Numerous people yesterday submitted this blog entry
by iScan developer David Raphael, in which he claims that Verizon is throttling Amazon cloud services and Netflix on residential FiOS connections, but not for business users. Raphael noted that his home FiOS connection to Amazon’s AWS was throttled to 40kB/s, but when he VPN'd in to his work FiOS connection those same files were available at 5000kB/s.
The accusations of throttling are rather muddled and seemingly conflated with run of the mill peak Netflix streaming congestion and peering issues, though Raphael received the most media attention for the fact he gets a Verizon support representative to admit to throttling (see image, left).
All of this led to a brief flurry of hysteria yesterday in which Verizon (fresh off of their destruction of the FCC's neutrality rules) was blamed for intentionally degrading services on residential lines. Except as anybody with any experience with ISP support reps knows, the things that come out of their mouth may or may not have a direct link to reality. Verizon denied to us that the company was engaged in any form of traffic discrimination.
“We treat all traffic equally, and that has not changed," Verizon tells DSLReports. "Many factors can affect the speed a customer’s experiences for a specific site, including, that site’s servers, the way the traffic is routed over the Internet, and other considerations. We are looking into this specific matter, but the company representative was mistaken. We we’re going to redouble our representative education efforts on this topic."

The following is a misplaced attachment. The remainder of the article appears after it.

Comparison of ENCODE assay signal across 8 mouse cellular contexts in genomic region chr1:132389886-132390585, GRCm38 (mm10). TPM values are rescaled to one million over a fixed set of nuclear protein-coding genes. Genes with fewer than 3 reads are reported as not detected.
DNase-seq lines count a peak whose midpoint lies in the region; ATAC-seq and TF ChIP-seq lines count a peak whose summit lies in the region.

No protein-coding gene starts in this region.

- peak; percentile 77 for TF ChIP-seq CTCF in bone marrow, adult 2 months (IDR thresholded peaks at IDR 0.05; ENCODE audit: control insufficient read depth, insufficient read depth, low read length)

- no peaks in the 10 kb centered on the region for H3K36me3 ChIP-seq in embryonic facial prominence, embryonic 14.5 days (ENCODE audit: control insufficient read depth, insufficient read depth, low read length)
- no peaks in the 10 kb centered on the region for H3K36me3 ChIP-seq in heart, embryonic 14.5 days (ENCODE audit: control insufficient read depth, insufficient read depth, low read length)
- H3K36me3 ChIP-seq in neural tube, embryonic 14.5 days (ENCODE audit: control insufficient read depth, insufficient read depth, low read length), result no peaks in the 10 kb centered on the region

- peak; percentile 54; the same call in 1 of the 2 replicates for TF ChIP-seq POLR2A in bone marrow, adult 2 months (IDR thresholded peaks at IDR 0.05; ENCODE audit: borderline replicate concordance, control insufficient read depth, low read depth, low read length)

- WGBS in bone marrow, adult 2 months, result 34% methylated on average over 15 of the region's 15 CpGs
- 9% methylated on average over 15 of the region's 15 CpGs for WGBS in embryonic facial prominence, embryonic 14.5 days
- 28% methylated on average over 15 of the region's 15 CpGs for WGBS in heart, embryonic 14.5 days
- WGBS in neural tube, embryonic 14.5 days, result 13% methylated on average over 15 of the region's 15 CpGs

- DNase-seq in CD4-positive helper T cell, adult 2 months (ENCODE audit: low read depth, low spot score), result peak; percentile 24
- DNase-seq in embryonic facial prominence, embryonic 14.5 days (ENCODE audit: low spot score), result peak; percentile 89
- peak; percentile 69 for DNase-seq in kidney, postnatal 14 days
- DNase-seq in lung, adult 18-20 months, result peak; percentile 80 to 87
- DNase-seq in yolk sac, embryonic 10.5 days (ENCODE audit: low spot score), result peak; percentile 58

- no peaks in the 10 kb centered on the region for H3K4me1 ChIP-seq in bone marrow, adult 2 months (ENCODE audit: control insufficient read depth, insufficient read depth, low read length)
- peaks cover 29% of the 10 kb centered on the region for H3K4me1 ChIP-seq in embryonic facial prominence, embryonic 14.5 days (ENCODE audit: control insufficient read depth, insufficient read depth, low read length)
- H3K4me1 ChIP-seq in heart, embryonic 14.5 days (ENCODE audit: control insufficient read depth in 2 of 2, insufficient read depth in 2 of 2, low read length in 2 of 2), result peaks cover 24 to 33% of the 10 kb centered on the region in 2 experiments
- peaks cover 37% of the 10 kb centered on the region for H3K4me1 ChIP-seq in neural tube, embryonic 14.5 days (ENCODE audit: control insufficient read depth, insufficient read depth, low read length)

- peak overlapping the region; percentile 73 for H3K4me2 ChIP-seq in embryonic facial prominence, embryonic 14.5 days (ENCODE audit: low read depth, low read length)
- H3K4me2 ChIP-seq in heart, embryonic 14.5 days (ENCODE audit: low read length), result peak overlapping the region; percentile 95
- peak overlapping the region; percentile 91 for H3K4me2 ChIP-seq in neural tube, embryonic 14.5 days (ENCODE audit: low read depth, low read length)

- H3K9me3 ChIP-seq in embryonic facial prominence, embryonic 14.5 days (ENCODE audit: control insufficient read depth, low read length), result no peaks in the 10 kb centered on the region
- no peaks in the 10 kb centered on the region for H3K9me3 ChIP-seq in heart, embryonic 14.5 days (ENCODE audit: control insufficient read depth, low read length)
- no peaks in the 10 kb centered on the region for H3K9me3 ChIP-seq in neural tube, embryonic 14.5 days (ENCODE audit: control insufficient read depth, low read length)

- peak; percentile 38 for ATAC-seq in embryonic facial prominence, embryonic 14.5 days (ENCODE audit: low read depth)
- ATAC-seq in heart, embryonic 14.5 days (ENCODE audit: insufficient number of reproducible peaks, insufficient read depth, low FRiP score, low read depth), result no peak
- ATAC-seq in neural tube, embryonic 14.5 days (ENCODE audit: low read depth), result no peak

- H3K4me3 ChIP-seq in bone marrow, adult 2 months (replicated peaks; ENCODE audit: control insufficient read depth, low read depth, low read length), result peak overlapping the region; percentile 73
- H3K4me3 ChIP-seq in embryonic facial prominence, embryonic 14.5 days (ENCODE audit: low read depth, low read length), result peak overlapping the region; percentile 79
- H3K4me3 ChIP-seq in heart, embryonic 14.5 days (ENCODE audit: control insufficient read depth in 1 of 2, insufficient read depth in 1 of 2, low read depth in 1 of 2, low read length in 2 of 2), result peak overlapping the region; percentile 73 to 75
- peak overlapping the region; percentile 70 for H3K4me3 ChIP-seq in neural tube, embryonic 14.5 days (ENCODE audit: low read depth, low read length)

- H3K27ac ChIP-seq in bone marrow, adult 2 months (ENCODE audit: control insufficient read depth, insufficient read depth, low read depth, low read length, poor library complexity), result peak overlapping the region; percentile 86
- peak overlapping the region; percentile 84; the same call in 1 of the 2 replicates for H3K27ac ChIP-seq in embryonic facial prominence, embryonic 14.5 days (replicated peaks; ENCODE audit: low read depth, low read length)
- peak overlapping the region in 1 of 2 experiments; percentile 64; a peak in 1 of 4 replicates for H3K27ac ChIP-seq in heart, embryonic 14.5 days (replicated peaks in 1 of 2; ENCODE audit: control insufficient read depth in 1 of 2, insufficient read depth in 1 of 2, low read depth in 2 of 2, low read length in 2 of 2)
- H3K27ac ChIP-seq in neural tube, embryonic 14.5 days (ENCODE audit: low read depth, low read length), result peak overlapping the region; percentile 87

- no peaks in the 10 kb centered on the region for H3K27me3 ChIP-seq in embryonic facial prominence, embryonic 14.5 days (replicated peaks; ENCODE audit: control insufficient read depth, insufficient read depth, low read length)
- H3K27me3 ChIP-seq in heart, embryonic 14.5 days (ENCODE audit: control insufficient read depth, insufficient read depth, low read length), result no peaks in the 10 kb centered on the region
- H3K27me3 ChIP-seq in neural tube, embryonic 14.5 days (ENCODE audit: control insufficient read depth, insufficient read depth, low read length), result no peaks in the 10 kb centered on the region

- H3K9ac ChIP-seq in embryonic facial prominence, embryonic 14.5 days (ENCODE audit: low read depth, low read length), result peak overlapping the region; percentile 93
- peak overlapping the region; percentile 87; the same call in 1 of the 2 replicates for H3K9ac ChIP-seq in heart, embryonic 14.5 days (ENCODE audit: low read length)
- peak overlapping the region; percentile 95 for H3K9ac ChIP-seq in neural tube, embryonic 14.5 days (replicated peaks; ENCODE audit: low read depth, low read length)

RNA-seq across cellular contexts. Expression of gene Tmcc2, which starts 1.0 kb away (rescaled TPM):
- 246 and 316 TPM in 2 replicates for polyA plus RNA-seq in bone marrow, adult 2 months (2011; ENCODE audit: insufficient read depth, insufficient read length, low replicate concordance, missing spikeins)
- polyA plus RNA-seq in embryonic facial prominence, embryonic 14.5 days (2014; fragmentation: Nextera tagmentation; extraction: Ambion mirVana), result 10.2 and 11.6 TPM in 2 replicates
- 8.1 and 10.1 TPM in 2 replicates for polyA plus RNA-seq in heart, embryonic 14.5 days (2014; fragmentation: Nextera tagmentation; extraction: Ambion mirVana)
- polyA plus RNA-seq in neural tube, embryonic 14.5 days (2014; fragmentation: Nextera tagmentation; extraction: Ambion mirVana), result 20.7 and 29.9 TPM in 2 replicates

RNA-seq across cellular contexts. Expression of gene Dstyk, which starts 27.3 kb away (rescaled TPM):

The company stated they'd be taking a closer look at Raphael's claims, but strongly suggested in conversations that a myriad of other, less exciting factors, including clogged peering links, are to blame for the problems Raphael witnessed.
As we've repeatedly noted, YouTube and Netflix buffering issues are common across numerous ISPs
, and it is usually courtesy of ordinary peak congestion somewhere in the chain as someone tries to save a buck, or over-saturated peering links (sometimes intentionally) as dozens of companies scramble for Internet video revenues.
All of that
said, Verizon isn't new to accusations that the company is intentionally letting peering links saturate in order to point fingers at other companies
(some that may just happen to compete with their RedBox joint venture, CDN or other business units), though with most raw network performance data obfuscated, proving most of these claims winds up being a Sisyphean feat if not impossible. That's part of the reason that Google recently announced
they'd be ranking YouTube streaming performance by ISP.
Verizon doesn't want to invite tougher neutrality regulations or reclassification of ISPs as common carriers, so while this kind of gatekeeper shenanigans may not be entirely out of character
, such a ham-fisted assault on user traffic seems unlikely. If Verizon is
being cocky and taking this risk anyway, we're going to need significantly more data to prove it.